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Entries in Screenplays (163)

Friday
Nov112016

Noirvember: L.A. Confidential (1997)

It's Noirvember. Here's Lynn Lee...

For a film set in the ’50s, L.A. Confidential (1997) looks and feels surprisingly contemporary.  Maybe it’s because so many of its themes still resonate today: police brutality (especially against racial minorities), broken Hollywood dreams, and the addictiveness of celebrity and power.  Maybe it’s because so much of the film is shot and lit in a more naturalistic, less stylized manner than your typical hardboiled crime movie, which makes the more obviously noir-ish sequences really pop by contrast.  But I think what distinguishes it most from its classic forbears is that it ends up being less memorable for its atmosphere or its plot twists than its character development of not one detective-protagonist but three, whose parallel narrative lines end up converging over the course of the film.

Click to read more ...

Tuesday
Oct252016

Viola Davis to Break Records if She Crashes the Best Supporting Actress Party

Over the weekend Viola Davis's camp confirmed they were officially aiming for Best Supporting Actress for her work in Fences. This disappoints us since she won the Lead Tony on Broadway for the role and now it seems like we're going to remain ages and ages away from another WOC winning Best Actress. It's been a long time since Halle Berry. Viola will of course become the most nominated black actress at the Oscars ever if she's nominated for Fences (which will be her 3rd nomination) making her the immediate frontrunner. 

Can Viola & Denzel repeat their Tony winning dominance at the Oscars for Fences?

Updated Best Actress Chart
Updated Best Supporting Actress Chart 

But let's discuss a less cited but even more impressive (though frustrating) record Viola may break. If Viola is nominated for Fences she becomes not just the most nominated black actress but the most nominated black woman of all time in any category. Viola is currently tied with five other women with two nominations each: most famously Oprah Winfrey (Best Picture, Best Supporting Actress... she also has the non-competitive Jean Hersholt Humanitarian Award), Whoopi Goldberg (both for acting), and Ruth E Carter (both times for costume design) who rose up in the 1980s and 1990s. Since the turn of the century three more black women have joined them: Viola, plus Sharen Davis (both times for Costume Design) and Siedah Garrett (both times for Original Song). The only way Viola doesn't keep this record for her own is if Sharen Davis joins her in a tie for most nominated in January. Sharen designed the costumes for Fences and could also be in the mix this year for a third time. Of those six women, only Whoopi has won a competitive Oscar.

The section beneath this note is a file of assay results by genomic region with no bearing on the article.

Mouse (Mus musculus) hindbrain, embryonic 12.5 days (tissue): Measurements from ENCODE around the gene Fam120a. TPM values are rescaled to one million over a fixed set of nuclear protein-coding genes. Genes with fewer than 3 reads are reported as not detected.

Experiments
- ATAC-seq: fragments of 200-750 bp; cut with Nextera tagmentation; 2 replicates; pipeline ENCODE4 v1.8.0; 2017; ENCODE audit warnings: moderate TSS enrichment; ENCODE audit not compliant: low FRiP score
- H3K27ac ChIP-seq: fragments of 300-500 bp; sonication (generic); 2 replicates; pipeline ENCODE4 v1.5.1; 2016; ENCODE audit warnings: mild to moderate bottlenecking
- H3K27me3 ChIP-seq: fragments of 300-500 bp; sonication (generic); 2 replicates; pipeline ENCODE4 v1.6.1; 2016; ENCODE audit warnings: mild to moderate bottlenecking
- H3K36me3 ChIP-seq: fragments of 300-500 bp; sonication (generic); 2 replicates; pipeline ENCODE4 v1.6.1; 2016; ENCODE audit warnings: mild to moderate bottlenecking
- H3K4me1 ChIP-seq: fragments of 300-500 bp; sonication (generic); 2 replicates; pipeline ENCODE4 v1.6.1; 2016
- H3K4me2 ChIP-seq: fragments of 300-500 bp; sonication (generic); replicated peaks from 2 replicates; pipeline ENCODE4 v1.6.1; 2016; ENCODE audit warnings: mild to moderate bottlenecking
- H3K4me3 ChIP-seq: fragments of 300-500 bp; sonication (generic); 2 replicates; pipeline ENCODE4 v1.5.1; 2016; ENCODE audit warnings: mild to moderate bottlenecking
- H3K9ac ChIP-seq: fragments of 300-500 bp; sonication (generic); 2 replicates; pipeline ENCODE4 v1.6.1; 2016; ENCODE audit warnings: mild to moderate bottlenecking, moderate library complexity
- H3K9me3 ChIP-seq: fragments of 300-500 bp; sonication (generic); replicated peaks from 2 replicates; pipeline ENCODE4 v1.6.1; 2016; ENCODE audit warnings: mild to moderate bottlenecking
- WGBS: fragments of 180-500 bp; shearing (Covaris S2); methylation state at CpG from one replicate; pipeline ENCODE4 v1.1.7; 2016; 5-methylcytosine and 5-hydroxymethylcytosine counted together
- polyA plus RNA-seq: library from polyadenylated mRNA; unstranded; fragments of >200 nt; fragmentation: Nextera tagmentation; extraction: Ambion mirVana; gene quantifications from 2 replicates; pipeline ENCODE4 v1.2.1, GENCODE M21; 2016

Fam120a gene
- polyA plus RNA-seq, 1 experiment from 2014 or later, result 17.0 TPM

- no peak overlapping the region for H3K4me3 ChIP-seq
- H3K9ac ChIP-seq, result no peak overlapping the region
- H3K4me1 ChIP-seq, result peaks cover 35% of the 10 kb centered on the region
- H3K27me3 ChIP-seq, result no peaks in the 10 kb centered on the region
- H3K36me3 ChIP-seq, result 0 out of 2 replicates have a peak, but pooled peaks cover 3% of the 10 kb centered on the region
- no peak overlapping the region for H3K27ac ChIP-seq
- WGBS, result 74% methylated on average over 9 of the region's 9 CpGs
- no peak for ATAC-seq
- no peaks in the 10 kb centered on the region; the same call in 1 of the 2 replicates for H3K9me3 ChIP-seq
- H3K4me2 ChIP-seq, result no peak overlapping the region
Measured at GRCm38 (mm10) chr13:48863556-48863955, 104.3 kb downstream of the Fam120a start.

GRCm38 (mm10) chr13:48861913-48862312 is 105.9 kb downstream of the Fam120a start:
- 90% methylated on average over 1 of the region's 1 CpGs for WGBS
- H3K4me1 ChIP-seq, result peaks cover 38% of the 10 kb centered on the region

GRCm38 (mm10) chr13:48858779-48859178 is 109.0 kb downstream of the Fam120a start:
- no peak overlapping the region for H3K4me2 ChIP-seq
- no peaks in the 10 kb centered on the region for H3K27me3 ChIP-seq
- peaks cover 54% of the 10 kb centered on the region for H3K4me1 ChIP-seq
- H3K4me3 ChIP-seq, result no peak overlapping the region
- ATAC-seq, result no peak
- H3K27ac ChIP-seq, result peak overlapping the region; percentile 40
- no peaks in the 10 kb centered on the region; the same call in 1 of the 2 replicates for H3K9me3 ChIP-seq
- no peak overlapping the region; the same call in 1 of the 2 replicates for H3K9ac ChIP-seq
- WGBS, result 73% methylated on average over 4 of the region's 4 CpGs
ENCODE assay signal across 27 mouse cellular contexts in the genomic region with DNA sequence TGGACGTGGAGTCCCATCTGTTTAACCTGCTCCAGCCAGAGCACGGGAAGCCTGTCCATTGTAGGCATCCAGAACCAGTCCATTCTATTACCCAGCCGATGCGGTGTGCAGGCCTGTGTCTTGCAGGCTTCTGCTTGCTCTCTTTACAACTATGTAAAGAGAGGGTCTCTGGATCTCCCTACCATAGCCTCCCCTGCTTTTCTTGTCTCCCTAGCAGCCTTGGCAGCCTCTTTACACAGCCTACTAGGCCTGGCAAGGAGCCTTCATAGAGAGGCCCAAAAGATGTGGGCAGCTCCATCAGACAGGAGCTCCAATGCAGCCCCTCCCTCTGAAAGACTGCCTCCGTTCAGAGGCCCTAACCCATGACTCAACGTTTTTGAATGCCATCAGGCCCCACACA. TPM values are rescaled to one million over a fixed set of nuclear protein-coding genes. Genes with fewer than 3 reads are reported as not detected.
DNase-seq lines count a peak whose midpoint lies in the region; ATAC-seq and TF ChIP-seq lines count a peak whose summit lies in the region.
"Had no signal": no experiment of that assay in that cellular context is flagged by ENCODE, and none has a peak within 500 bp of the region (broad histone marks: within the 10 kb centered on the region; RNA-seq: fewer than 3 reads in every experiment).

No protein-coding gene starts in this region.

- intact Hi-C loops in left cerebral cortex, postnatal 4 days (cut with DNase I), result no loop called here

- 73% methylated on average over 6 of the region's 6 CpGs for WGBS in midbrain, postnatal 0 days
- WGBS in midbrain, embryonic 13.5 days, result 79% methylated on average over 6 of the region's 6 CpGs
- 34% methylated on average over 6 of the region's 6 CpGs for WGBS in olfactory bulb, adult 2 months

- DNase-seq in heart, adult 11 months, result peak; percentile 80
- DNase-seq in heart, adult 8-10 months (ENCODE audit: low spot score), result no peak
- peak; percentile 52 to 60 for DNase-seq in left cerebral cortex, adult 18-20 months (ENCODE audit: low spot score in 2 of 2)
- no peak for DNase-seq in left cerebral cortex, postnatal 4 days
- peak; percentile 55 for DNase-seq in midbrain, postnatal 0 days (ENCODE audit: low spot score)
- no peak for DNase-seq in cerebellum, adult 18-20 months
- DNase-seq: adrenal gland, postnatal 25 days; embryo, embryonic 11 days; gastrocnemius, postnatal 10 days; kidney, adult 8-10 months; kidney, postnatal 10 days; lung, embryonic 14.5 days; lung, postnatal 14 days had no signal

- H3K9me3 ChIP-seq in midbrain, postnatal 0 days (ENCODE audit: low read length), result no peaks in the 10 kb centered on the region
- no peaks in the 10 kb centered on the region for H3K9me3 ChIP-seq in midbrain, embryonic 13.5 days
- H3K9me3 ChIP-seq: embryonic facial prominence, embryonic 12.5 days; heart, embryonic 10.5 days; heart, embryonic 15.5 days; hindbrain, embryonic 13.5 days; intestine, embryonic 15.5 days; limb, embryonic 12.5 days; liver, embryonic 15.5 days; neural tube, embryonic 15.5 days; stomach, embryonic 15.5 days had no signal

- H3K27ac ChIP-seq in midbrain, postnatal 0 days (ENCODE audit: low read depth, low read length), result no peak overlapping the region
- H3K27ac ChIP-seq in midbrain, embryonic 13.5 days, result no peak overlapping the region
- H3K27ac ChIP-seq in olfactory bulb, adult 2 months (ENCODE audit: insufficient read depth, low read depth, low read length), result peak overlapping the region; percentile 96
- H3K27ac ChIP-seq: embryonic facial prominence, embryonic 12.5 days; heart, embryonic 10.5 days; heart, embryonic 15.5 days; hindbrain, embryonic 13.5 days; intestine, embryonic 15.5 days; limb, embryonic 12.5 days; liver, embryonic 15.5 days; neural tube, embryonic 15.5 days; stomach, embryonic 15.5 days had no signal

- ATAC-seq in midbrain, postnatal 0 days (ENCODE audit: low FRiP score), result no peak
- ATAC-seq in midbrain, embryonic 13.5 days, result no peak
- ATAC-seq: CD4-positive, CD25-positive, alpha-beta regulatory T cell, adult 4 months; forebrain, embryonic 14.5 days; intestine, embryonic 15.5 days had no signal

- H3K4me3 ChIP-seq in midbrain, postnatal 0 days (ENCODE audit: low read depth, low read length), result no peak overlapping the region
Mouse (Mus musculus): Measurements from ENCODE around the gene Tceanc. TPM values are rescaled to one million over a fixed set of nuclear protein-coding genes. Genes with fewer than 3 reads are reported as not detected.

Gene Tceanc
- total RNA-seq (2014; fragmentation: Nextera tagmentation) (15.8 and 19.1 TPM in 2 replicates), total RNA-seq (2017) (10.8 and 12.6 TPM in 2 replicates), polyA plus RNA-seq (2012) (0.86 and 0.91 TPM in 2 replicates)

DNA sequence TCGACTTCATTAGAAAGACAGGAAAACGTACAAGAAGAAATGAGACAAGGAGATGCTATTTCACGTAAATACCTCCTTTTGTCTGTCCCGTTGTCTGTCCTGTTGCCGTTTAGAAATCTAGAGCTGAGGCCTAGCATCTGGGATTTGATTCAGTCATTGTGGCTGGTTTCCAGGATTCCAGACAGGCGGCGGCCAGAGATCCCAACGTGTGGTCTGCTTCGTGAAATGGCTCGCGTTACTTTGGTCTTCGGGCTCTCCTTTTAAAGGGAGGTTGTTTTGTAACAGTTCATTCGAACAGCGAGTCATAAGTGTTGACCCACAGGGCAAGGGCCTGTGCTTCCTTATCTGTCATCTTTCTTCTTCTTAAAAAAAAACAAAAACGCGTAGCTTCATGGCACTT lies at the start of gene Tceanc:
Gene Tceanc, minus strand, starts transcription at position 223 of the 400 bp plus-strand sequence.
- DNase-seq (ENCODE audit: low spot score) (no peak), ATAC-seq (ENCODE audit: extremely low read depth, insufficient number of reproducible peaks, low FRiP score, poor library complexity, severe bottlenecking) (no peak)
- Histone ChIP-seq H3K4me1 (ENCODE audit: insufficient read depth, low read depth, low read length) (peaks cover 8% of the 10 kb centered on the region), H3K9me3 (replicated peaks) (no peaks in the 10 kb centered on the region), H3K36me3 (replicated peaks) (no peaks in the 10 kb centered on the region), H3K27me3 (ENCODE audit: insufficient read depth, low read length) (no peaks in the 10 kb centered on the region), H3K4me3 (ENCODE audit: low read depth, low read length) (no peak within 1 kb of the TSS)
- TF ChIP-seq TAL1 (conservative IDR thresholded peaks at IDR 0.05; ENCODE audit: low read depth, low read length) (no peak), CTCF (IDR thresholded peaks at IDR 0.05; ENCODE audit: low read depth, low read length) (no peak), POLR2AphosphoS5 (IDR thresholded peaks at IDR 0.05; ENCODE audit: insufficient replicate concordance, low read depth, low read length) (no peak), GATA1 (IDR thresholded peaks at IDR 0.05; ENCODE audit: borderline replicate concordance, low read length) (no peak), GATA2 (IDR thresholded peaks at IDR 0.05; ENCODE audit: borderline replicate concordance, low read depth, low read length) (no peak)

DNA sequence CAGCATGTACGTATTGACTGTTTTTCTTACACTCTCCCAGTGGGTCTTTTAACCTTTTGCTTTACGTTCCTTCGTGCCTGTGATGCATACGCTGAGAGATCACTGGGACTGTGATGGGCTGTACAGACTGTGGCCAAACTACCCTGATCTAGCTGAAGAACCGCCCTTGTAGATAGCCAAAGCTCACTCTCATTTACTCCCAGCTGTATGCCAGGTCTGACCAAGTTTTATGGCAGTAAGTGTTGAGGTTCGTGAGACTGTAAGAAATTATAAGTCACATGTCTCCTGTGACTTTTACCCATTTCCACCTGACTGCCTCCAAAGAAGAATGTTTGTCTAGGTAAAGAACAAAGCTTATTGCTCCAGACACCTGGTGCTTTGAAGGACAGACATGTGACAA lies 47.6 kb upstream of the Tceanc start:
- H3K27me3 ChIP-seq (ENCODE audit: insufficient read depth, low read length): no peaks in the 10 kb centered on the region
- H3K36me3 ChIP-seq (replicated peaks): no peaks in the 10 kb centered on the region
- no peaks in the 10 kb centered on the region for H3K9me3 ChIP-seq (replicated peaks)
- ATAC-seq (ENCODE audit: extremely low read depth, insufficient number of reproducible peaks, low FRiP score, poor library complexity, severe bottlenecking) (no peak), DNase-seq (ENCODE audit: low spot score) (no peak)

Costume Designer Sharen Davis (Fences) could break the record WITH Viola!

Updated: Removed commentary about a possible posthumous nomination for Wilson to do more research on the topic.

Monday
Oct172016

"Moonlight" in Three Acts

Since Barry Jenkins' new film Moonlight is told in triptych style, we've opted to bring you our NYFF review in the same way with three of us writing it! - Editor

"Little" by Murtada Elfadl
Moonlight is a patient movie that takes its time to give us a full portrait of what goes on in a young man’s mind. Long beautifully rendered scenes provide us pivotal snippets of days in a life. The economy of the scenes mixed with the patience in storytelling means that every gesture and word counts. Barry Jenkins takes Tarell McCraney’s unproduced play "In Moonlight Black Boys Boys Look Blue" and paints it on screen, using his actors’ faces and bodies to deliver singular poetic images.

The languid melancholic tone fits the inner monologue of the main character Chiron (who is called "Little" in this first of three segments),  who is struggling to understand himself...

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Monday
Aug012016

Podcast/Smackdown Pt 1: "Julia" & "The Goodbye Girl"

As a companion piece to yesterday's Smackdown, a two-part podcast. In the first installment Mark Harris, Guy Lodge, Nick Davis, Sara Black McCulloch, and Nathaniel R discuss 1977's Oscar race, Jane Fonda & Vanessa Redgrave's friendship, Neil Simon's quippy writing, and more...

Part One. Index (41 minutes)
00:01 Intros, 1977 Memories, Annie Hall vs Star Wars
05:55 "getting" movies and Oscar-watching before the internet
09:09 Julia and Jane Fonda's curious "supporting" lead
16:23 Gender in Julia, Vanessa Redgrave's politics, and queer subtext
29:45 Child acting and difficult language in The Goodbye Girl
35:45 The influx of divorce/single parenting movies in the 70s
39:14 Nick's family memory of The Goodbye Girl

You can listen to the podcast here or download from iTunes. Continue the conversations in the comments, won't you?  

Smackdown 77. Part One. Julia

Monday
Jul252016

Review: Star Trek Beyond

It’s Eric, an admitted non-Trekker, with some reflections on Star Trek Beyond.  

Is there a better rebooter in the industry than J.J. Abrams?  His last directing effort, a little film called Star Wars: The Force Awakens, expertly combined the franchises’ original charm and simplicity with a new sparkle that made it the best in the series since 1983.  And when Abrams kicked off Star Trek in 2009 for a new generation, he seemed similarly to balance many of the qualities dear to Trekkers’ hearts while introducing a new audience (of which I was one) to the series.   

Abrams also directed the next installment, Into Darkness, but here on Beyond serves as producer only while the director reigns go to Justin Lin.  Lin is an expert action director and has delivered some killer set pieces in volumes three through six of the Fast and the Furious franchise...

Click to read more ...